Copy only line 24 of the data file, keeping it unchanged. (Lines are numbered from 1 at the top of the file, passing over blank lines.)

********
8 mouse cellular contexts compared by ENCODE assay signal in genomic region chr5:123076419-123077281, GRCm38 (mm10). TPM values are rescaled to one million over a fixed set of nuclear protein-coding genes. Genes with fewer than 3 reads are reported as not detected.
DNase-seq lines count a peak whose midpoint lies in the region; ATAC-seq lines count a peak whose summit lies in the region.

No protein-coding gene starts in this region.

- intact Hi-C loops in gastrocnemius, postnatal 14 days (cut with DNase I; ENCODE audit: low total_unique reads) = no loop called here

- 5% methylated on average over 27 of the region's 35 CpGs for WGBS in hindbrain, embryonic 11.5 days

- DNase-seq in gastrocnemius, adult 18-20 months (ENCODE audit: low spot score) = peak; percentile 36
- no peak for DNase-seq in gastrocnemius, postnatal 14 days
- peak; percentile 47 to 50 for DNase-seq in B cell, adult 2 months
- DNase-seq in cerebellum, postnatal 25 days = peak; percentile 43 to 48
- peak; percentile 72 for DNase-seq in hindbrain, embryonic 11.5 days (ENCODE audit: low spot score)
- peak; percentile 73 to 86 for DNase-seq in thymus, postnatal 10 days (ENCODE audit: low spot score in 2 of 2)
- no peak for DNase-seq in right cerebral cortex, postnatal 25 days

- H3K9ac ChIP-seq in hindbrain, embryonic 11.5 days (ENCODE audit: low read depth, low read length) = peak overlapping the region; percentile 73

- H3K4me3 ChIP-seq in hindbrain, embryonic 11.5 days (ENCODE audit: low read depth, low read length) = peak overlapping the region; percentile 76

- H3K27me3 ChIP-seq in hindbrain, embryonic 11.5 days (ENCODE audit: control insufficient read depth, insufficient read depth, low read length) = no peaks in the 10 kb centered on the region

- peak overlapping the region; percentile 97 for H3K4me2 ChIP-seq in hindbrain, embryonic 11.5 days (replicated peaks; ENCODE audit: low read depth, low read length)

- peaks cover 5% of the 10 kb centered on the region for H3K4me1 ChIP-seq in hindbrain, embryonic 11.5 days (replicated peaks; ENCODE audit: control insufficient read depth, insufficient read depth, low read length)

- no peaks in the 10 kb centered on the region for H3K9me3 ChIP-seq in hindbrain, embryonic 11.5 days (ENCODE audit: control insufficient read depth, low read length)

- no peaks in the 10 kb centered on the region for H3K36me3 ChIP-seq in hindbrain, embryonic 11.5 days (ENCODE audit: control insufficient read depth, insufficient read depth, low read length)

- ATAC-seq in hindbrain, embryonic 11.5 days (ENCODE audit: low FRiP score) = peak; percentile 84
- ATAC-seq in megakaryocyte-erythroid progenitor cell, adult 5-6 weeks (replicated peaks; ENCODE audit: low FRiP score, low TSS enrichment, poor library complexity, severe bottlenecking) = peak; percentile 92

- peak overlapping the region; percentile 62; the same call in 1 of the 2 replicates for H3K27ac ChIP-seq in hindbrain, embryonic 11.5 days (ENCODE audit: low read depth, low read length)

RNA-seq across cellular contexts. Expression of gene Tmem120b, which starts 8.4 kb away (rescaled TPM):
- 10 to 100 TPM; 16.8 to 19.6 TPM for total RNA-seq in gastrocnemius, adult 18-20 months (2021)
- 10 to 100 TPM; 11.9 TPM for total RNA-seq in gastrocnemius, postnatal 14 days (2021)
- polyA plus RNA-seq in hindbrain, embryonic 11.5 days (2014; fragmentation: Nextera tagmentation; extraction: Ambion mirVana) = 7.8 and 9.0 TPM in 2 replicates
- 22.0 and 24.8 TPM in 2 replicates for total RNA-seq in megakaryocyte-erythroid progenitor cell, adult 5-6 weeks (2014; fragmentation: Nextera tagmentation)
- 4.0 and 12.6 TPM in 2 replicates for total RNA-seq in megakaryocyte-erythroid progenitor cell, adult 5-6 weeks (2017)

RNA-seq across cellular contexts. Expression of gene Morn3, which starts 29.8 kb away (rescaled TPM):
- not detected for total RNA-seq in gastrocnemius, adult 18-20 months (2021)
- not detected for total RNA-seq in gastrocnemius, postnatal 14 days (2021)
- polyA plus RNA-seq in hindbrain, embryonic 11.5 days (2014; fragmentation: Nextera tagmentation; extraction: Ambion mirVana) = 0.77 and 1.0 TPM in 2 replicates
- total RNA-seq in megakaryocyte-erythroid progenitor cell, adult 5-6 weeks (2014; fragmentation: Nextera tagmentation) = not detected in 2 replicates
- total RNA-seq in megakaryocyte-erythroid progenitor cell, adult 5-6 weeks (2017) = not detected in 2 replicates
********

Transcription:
- 10 to 100 TPM; 16.8 to 19.6 TPM for total RNA-seq in gastrocnemius, adult 18-20 months (2021)